Chicken and eggs

The most practical causal inference book I’ve read (is still a draft)

I’ve been interested in the area of causal inference in the past few years. In my opinion it’s more exciting and relevant to everyday life than more hyped data science areas like deep learning. However, I’ve found it hard to apply what I’ve learned about causal inference to my work. Now, I believe I’ve finally found a book with practical techniques that I can use on real problems: Causal Inference by Miguel Hernán and Jamie Robins. It is available for free from their site, but is still in draft mode. This post is a short summary of the reasons why I think Causal Inference is a great practical resource.

One of the things that sets Causal Inference apart from other books on the topic is the background of its authors. Hernán and Robins are both epidemiologists, which means they often have to deal with data with strong limitations on sample size and feasibility of experiments. Decisions driven by causal inference in epidemiology can often make the difference between life and death of individuals. Hence, the book is full of practical examples.

The book focuses on randomised controlled trials and well-defined interventions as the basis of causal inference from both experimental and observational data. As the authors show, even with randomised experiments, the analysis often requires using observational causal inference tools due to factors like selection and measurement biases. Their insistence on well-defined interventions is particularly refreshing, as one of the things that bothers me about the writings of Judea Pearl (a prominent researcher of causal inference) is the vagueness of statements like “smoking causes cancer” and “mud doesn’t cause rain”. The need for well-defined interventions was summarised by Hernán in the article Does water kill? A call for less casual causal inferences.

Unlike some other resources, Causal Inference doesn’t appear to be too dogmatic about the framework used for modelling causality. I’m not an expert on where each idea originated, but it seems like the authors mix elements from the potential outcomes framework and from Pearl’s graphical models. They also don’t neglect time as an important consideration in cause-and-effect relationships. In fact, the third part of the book is dedicated to the topic of time-varying treatments and effects.

The practicality of the book is also demonstrated by the fact that it comes with code examples in multiple languages. In addition, the authors don’t dwell too much on the philosophy of causality. While it is a fascinating topic, the opening paragraphs of the book make its goals clear:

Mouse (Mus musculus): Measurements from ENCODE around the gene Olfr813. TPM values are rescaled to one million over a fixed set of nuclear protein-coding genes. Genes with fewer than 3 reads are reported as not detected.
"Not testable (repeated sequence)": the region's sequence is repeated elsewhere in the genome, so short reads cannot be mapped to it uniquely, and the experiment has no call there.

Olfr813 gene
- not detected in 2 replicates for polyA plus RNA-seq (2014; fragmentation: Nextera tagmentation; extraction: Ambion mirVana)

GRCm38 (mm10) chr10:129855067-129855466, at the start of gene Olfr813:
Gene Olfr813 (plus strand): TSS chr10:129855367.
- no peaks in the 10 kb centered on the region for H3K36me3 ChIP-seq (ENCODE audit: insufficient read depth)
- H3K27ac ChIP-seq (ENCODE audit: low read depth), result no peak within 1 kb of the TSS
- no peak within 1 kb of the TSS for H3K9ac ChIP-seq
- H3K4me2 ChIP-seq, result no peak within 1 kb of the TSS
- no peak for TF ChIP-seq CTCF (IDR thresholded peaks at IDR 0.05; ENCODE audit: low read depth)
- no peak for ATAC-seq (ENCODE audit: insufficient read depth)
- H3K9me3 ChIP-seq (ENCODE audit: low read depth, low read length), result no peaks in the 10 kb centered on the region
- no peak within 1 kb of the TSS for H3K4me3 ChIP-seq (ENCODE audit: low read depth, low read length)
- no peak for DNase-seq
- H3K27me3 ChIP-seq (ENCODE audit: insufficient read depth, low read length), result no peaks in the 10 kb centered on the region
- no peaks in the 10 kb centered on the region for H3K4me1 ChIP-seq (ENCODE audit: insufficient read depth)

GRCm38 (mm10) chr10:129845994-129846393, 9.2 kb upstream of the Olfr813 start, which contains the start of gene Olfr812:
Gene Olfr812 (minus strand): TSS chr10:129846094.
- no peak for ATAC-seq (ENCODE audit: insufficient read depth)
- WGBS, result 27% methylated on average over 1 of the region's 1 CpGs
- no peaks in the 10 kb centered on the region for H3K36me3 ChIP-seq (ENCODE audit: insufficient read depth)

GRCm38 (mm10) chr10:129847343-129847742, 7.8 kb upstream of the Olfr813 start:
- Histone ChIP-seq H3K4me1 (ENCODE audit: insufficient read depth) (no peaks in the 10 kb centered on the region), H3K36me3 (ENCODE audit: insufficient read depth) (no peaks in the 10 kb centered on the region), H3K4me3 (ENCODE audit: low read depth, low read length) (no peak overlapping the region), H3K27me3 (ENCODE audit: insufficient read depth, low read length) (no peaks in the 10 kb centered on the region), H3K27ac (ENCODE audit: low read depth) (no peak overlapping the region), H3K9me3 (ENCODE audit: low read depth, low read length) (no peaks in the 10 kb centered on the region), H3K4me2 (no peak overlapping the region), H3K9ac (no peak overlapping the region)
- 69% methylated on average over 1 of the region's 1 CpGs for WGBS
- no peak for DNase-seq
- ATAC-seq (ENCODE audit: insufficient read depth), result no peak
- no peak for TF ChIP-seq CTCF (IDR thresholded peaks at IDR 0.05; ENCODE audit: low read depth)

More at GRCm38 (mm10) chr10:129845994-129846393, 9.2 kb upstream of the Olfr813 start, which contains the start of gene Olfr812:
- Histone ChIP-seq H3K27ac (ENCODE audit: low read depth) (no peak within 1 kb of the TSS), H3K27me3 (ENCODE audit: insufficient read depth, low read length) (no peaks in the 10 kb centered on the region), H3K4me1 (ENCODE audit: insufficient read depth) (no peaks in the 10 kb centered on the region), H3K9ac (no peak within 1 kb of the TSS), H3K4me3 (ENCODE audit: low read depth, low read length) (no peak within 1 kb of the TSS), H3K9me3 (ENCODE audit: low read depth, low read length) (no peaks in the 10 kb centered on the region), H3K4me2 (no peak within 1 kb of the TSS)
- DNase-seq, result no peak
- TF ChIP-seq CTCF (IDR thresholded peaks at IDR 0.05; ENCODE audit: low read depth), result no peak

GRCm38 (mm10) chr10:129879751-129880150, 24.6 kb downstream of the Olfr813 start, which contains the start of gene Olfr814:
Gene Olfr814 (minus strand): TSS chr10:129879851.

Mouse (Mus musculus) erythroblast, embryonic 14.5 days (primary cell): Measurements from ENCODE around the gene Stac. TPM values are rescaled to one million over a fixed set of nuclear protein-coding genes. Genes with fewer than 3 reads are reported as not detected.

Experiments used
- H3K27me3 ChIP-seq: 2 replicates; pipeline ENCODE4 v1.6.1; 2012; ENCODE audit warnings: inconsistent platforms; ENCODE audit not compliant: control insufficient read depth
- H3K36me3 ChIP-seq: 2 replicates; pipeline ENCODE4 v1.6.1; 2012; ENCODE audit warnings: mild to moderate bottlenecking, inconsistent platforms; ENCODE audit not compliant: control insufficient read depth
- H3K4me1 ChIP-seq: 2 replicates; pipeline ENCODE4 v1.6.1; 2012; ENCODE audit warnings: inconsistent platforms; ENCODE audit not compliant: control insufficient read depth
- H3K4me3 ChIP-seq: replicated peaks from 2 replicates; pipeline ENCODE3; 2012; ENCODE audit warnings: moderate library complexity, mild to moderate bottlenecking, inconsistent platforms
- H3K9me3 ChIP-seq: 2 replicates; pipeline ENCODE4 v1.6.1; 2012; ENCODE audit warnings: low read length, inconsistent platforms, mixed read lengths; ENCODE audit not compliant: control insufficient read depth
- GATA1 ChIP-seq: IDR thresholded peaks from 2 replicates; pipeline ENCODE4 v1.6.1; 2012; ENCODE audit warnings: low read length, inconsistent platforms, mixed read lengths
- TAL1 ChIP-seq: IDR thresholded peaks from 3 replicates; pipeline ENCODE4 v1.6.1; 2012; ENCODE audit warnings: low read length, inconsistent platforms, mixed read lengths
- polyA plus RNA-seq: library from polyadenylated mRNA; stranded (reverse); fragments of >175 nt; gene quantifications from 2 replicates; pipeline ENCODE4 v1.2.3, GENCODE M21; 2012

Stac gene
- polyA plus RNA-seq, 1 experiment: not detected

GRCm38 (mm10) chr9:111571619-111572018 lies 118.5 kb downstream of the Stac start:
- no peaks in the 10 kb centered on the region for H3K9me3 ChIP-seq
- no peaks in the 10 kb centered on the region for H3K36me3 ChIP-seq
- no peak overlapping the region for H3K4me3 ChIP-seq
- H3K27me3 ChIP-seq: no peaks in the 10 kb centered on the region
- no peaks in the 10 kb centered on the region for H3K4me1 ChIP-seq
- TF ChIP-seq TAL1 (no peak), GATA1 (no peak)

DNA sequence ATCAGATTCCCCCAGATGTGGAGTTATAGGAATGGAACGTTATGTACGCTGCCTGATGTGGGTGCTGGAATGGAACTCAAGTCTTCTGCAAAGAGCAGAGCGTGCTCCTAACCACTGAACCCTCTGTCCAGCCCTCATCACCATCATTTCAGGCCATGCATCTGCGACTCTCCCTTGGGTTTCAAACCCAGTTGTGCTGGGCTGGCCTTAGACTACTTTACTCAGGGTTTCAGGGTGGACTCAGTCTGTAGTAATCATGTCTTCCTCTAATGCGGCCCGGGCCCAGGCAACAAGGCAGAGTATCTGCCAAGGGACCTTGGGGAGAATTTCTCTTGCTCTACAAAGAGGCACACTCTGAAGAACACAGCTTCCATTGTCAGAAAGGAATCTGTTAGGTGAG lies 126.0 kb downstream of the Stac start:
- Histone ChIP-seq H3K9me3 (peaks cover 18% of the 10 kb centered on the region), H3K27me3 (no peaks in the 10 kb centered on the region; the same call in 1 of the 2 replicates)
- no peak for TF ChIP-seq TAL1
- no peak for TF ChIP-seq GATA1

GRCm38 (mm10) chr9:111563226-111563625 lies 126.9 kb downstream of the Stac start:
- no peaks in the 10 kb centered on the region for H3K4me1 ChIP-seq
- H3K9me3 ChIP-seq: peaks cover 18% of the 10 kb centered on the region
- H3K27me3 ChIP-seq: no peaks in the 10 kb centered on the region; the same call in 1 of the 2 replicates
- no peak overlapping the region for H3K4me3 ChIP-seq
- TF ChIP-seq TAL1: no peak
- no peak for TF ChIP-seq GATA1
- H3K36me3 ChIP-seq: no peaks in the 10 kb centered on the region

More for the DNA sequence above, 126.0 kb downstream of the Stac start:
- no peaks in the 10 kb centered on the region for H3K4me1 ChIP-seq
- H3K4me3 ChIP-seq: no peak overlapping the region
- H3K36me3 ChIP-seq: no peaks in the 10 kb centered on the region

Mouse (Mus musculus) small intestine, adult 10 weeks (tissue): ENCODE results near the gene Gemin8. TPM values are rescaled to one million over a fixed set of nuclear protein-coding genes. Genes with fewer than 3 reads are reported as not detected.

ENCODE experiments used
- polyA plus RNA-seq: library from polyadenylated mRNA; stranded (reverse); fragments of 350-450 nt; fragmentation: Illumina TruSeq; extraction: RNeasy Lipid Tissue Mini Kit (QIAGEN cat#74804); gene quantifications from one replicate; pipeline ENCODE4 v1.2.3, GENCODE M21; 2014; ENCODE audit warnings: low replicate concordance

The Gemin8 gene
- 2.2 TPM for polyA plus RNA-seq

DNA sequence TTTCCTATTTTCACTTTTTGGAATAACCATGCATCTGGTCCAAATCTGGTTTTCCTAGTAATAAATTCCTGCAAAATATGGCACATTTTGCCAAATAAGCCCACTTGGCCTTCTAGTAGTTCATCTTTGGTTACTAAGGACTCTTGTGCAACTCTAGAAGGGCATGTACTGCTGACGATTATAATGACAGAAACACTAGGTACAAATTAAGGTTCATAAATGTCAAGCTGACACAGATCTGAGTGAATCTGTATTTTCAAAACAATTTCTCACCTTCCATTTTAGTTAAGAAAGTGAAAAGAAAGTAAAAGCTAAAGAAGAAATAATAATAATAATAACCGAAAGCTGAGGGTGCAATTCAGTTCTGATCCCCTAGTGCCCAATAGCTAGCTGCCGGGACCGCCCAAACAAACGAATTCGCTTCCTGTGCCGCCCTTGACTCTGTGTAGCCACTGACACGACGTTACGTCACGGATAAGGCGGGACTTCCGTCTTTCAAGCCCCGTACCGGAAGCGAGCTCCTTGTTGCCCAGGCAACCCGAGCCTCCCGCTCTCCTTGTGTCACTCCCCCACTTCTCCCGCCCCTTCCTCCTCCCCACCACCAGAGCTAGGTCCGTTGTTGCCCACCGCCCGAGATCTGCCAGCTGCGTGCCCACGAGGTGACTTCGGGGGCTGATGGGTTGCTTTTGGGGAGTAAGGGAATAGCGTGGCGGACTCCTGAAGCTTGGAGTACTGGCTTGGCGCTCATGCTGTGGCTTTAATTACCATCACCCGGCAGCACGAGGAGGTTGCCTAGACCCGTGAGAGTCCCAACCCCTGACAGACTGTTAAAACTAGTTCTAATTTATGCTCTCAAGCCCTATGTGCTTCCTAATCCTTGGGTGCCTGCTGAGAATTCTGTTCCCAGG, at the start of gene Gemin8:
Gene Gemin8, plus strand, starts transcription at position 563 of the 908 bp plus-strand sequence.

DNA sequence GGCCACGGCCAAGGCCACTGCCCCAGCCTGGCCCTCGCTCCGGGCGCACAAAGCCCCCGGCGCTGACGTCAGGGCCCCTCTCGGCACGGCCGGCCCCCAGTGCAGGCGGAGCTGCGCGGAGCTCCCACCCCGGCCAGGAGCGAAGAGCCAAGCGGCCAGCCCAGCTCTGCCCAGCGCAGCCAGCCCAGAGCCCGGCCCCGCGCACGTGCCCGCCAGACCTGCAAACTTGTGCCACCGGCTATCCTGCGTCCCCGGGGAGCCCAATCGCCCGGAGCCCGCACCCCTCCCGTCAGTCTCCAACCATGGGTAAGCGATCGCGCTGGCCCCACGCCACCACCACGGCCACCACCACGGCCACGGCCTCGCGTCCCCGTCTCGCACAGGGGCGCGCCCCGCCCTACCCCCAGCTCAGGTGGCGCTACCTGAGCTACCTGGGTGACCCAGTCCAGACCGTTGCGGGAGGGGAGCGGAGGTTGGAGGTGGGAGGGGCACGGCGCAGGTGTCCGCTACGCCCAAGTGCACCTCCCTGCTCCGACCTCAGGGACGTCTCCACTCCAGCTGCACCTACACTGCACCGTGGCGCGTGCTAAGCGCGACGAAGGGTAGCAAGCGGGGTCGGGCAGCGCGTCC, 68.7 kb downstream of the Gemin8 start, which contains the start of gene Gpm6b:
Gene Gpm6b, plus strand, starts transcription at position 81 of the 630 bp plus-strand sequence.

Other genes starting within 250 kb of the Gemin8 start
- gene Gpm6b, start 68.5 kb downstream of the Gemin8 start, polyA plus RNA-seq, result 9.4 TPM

By reading this book you are expressing an interest in learning about causal inference. But, as a human being, you have already mastered the fundamental concepts of causal inference. You certainly know what a causal effect is; you clearly understand the difference between association and causation; and you have used this knowledge constantly throughout your life. In fact, had you not understood these causal concepts, you would have not survived long enough to read this chapter–or even to learn to read. As a toddler you would have jumped right into the swimming pool after observing that those who did so were later able to reach the jam jar. As a teenager, you would have skied down the most dangerous slopes after observing that those who did so were more likely to win the next ski race. As a parent, you would have refused to give antibiotics to your sick child after observing that those children who took their medicines were less likely to be playing in the park the next day.

Since you already understand the definition of causal effect and the difference between association and causation, do not expect to gain deep conceptual insights from this chapter. Rather, the purpose of this chapter is to introduce mathematical notation that formalizes the causal intuition that you already possess. Make sure that you can match your causal intuition with the mathematical notation introduced here. This notation is necessary to precisely define causal concepts, and we will use it throughout the book.

I won’t try to summarise the technical aspects of the book – partly because I don’t fully understand it all, and partly because the book itself is already a summary of a very rich research area. However, I’m likely to go back and reread the book in the future, with the goal of applying the techniques from the book to my work. I’d also like to take Hernán’s causal inference course as a way of practising what I’ve learned from the book. For people who want a non-technical summary of the topics covered by the book, I recommend the article The c-word: Scientific euphemisms do not improve causal inference from observational data. If you’re curious about other (less practical) causality books I’ve read, check out my causal inference reading list and my two previous posts on the topic: Why you should stop worrying about deep learning and deepen your understanding of causality instead and Diving deeper into causality: Pearl, Kleinberg, Hill, and untested assumptions.


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